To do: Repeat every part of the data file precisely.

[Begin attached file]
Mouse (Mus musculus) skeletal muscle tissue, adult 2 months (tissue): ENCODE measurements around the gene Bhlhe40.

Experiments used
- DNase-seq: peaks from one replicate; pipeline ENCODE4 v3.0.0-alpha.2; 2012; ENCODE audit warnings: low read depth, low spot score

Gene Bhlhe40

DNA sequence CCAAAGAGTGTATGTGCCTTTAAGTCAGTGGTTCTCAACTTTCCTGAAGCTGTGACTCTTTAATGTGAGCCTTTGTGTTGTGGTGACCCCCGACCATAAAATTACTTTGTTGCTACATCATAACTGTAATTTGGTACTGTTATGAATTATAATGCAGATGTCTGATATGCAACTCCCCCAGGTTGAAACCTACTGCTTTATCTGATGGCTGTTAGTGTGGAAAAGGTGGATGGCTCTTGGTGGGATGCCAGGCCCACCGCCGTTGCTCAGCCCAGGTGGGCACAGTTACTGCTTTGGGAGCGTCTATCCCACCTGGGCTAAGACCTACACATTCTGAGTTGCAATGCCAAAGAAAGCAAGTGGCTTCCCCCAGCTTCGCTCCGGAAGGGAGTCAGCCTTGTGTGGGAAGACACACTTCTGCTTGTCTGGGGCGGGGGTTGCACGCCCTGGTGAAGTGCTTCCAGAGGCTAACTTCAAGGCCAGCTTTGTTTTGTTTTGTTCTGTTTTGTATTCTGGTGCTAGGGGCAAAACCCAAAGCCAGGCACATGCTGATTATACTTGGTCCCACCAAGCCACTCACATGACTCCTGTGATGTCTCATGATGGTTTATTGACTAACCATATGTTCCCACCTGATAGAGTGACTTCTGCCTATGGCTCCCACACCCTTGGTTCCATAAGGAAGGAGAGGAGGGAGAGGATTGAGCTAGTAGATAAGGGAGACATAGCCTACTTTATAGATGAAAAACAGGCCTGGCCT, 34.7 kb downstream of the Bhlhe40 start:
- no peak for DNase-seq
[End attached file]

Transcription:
Mouse (Mus musculus) skeletal muscle tissue, adult 2 months (tissue): ENCODE measurements around the gene Bhlhe40.

Experiments used
- DNase-seq: peaks from one replicate; pipeline ENCODE4 v3.0.0-alpha.2; 2012; ENCODE audit warnings: low read depth, low spot score

Gene Bhlhe40

DNA sequence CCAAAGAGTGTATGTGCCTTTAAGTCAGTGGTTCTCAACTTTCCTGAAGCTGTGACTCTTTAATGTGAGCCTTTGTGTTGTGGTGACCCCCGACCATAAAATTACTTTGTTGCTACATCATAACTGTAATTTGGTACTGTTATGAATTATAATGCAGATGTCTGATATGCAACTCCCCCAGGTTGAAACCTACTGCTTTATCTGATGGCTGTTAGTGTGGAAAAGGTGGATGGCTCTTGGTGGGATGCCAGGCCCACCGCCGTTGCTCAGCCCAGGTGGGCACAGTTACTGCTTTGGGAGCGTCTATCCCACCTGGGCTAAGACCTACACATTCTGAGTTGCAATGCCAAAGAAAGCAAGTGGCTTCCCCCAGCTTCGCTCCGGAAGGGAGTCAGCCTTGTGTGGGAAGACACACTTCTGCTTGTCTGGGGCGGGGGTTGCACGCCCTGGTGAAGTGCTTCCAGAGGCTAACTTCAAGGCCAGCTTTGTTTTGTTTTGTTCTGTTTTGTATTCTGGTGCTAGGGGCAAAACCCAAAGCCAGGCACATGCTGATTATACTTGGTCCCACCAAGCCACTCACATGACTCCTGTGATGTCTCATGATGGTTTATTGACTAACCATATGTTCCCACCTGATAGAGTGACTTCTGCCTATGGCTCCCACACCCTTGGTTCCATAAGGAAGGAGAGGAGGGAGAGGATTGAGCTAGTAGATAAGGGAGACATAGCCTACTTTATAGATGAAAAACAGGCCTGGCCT, 34.7 kb downstream of the Bhlhe40 start:
- no peak for DNase-seq